Mr Buchanan issued proceedings. In his second amended statement of claim he pleaded Mr Jennings' words used in the House on 9 December 1997, adding that he would refer to and rely on the full wording in the Hansard report at trial to "establish as an historical fact" that the words had been spoken by Mr Jennings. He also pleaded that Mr Jennings, by saying what he had to the reporter, had "adopted, repeated and confirmed as true" what he had said in the House. Mr Buchanan based his claim on this statement to the newspaper, made by Mr Jennings with knowledge that what he said would be widely published. He also pleaded a second cause of action, which gives rise to no issue in this appeal. Mr Jennings' defence consisted, in the main, of bare denials. He denied the pleaded effect of his interview with the newspaper, and that he had then adopted, repeated or confirmed as true his parliamentary statement. But he admitted that he had used the words attributed to him in the House, pleaded that the words in question had been spoken under the protection of parliamentary privilege and pleaded that the claim against him infringed the protection given to him by article 9 of the Bill of Rights. He pleaded no defence of justification or fair comment.


In reliance on his defence of absolute privilege, Mr Jennings applied to strike out Mr Buchanan's claim, but he failed before Master Thomson ( [1999] NZAR 289) and, on appeal, before the High Court (Randerson and Neazor JJ: [2000] NZAR 113). His defence of absolute privilege was rejected at trial by Heron J, who awarded damages of $50,000 to Mr Buchanan ( [2001] 3 NZLR 71). It is this award, upheld by the Court of Appeal majority, which is challenged before the Board ( [2002] 3 NZLR 145). The significance of the principal issue defined above is reflected in the decision of the Speaker to invite the Attorney General to seek leave to intervene in support of Mr Jennings' argument on absolute privilege. As a result, the Board has enjoyed the benefit, also enjoyed by Heron J and the Court of Appeal, of submissions made by the Solicitor General, Mr Terence Arnold QC.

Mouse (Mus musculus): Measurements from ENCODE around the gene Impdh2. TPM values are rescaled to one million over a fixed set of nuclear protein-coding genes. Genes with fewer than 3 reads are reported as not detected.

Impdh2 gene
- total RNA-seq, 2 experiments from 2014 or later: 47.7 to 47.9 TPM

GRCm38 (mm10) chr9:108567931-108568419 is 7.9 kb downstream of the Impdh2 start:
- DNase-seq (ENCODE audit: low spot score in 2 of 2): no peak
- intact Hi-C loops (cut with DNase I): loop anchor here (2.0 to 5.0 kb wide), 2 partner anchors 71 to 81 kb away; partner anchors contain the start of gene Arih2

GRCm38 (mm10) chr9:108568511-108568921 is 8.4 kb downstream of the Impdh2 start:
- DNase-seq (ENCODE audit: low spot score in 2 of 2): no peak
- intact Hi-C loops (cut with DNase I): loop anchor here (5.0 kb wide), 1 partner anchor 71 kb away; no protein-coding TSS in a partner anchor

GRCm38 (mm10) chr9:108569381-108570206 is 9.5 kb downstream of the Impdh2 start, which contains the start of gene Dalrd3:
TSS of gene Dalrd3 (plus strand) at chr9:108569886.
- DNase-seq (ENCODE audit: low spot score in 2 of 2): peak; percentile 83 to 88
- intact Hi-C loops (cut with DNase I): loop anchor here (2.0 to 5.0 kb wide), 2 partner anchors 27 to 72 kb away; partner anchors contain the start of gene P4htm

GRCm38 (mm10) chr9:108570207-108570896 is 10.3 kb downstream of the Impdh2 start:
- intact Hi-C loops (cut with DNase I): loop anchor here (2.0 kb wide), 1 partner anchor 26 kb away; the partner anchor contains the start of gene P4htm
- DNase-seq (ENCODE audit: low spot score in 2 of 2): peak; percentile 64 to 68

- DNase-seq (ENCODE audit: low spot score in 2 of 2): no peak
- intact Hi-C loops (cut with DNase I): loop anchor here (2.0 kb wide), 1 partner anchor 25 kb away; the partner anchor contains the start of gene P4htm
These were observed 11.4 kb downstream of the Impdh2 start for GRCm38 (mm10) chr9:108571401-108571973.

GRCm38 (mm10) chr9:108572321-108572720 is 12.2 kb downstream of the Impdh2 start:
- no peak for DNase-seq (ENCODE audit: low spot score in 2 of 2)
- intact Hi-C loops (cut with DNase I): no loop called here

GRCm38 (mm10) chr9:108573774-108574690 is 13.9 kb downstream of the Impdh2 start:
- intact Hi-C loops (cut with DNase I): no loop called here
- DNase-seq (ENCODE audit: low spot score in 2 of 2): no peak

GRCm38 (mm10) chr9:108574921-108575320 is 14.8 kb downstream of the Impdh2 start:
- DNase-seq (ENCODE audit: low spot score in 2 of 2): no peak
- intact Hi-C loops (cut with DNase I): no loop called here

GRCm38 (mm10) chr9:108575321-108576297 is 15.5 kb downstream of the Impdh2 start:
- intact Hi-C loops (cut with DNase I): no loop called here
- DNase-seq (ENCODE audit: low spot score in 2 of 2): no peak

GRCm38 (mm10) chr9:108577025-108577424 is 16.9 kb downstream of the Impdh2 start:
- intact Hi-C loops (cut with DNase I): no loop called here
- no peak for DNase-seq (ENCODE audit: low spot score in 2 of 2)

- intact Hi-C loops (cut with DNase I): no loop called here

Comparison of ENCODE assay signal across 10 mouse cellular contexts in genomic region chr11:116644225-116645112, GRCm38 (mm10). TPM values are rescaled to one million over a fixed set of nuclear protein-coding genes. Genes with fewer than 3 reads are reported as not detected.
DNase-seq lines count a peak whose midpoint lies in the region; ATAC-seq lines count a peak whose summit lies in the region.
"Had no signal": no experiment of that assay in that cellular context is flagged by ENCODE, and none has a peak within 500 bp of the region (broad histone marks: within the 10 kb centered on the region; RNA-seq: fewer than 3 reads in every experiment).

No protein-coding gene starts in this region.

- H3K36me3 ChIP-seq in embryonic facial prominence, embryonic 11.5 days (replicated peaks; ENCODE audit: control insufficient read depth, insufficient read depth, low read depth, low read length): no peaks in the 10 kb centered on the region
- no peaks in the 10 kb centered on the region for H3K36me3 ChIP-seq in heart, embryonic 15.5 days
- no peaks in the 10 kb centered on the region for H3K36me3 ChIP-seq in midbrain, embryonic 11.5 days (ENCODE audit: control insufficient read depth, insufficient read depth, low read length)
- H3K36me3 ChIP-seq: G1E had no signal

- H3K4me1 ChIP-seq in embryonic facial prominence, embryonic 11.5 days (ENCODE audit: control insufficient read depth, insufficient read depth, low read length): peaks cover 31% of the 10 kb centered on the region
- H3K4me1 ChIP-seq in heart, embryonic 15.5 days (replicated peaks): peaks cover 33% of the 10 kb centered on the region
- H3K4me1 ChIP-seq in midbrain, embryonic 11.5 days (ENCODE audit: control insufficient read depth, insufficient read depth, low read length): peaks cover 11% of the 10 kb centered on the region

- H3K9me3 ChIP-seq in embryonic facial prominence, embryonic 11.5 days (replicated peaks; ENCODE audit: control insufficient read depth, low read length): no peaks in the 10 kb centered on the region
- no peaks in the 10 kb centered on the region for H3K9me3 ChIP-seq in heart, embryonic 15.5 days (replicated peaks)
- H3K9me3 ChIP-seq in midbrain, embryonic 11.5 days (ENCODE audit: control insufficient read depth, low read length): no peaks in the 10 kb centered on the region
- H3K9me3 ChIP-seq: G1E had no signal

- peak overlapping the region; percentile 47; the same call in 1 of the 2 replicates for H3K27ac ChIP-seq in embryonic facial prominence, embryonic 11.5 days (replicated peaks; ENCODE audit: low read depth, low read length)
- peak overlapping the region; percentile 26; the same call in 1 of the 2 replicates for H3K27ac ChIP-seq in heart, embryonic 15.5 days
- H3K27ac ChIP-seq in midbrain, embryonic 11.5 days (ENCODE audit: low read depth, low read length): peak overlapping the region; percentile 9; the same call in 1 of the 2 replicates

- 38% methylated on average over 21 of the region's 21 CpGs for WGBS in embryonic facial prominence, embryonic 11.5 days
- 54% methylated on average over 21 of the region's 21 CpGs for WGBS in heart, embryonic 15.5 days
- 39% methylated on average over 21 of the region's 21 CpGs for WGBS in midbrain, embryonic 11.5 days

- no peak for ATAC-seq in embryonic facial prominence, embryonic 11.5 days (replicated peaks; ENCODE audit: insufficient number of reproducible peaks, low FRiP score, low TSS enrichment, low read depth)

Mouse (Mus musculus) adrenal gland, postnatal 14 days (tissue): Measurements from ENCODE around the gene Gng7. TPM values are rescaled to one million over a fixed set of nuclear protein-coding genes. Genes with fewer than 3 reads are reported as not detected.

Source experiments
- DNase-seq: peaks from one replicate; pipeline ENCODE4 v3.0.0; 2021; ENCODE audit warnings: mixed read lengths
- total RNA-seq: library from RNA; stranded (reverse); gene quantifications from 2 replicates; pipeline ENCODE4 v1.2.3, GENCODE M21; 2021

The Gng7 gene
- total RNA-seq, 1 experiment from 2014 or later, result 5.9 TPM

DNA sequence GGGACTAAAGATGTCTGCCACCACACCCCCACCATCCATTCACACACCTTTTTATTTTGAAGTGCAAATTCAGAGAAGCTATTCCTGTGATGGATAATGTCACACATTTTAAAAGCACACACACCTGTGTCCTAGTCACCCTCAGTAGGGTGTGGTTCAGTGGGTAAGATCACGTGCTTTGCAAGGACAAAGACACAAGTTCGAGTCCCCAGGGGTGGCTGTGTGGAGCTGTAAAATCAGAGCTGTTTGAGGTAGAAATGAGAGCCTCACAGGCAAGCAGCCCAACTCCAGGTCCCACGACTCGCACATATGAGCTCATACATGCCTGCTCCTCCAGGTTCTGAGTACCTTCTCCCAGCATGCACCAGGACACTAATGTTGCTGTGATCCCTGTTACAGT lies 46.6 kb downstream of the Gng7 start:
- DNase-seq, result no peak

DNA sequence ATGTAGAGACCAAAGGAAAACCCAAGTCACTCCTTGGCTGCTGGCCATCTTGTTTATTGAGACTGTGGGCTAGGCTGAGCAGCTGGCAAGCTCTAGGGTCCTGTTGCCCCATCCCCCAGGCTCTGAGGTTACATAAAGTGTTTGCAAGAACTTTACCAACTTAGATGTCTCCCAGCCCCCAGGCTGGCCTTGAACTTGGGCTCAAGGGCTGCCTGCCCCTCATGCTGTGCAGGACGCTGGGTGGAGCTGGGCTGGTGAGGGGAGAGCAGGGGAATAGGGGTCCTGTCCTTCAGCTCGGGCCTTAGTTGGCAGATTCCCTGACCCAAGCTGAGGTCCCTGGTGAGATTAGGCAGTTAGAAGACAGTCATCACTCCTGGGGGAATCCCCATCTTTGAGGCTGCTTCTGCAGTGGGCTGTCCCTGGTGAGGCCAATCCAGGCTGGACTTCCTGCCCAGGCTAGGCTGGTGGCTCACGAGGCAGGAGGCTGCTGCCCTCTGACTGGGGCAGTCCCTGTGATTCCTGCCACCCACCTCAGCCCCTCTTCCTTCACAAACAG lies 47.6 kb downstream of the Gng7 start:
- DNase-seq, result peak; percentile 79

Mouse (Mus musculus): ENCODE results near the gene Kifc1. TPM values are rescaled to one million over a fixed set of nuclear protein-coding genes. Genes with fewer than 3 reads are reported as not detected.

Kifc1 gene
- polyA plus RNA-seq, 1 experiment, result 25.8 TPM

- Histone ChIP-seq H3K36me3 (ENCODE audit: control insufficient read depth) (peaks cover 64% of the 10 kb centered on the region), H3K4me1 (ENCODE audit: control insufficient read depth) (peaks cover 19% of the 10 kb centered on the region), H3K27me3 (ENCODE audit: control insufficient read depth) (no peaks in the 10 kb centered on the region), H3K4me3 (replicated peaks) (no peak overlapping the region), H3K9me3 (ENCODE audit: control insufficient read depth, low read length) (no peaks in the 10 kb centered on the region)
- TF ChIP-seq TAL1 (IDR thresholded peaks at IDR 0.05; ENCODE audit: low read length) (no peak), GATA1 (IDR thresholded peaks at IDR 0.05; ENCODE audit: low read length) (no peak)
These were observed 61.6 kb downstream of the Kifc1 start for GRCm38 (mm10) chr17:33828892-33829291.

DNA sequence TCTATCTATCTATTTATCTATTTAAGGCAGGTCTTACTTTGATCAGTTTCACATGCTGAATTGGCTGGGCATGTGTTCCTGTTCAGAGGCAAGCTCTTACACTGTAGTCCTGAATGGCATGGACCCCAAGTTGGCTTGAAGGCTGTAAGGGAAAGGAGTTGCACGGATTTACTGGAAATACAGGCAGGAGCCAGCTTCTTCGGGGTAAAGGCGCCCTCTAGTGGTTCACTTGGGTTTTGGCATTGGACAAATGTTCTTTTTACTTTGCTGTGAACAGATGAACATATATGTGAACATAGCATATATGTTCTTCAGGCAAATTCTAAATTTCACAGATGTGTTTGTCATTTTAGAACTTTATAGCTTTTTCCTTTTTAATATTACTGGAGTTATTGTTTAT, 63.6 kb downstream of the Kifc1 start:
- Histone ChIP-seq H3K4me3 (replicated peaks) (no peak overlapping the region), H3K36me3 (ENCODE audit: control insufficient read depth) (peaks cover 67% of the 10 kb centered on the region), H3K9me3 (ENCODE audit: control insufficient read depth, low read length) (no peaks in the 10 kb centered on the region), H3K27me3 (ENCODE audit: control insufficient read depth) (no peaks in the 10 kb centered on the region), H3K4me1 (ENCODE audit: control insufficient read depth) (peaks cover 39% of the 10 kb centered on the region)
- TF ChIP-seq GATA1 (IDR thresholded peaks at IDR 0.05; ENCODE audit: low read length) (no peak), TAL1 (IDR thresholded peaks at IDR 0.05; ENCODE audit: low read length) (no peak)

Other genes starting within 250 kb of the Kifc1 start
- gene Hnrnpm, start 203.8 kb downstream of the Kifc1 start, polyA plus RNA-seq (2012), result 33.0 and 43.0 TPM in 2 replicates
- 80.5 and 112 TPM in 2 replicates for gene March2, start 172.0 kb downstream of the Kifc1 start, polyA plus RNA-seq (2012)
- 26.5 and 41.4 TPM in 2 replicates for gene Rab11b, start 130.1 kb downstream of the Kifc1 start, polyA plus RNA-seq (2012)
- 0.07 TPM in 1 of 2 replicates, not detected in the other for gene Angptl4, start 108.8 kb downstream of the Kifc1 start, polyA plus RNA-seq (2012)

Before turning to this principal issue, it is convenient to address another point briefly but effectively argued by Mr Gilkison for Mr Jennings. He contended, quite correctly, that it is the duty of a defamation plaintiff to plead the words said to be defamatory. This, he submitted, Mr Buchanan failed to do, since Mr Speden had not been able to vouch that the words used in his report ("Jennings said he did not resile …") were the precise words used by Mr Jennings, and in particular was unable to say whether "resile" was a word first used by him or by Mr Jennings. Having carefully considered this submission, the Board is satisfied that it cannot succeed. Where an oral statement is complained of, it is rarely possible (in the absence of a recording, a transcript or a very careful note) for a plaintiff to establish the precise words used by the defendant. But the law does not demand a level of precision which is unattainable in practice. The plaintiff must plead the words complained of, but it is enough if the tribunal of fact is satisfied that those words accurately express the substance of what was said. Mr Speden was adamant that "resile" was not a sub-editorial interpolation (unlike another expression in his report, which he identified) and insisted that he had accurately conveyed the effect of a long interview. He was not seriously challenged in cross-examination, Mr Jennings did not give evidence to put forward a different account of the interview, and the judge plainly accepted Mr Speden's evidence (see paragraphs [15], [16] and [49] of his judgment). It cannot matter whether Mr Jennings said "I do not resile …" or whether, perhaps more probably, Mr Speden asked "Do you resile …?" And Mr Jennings answered "No". The law of defamation, which already has its critics, would incur justified criticism if the outcome of actions were to turn on differences of language giving rise to no difference of meaning.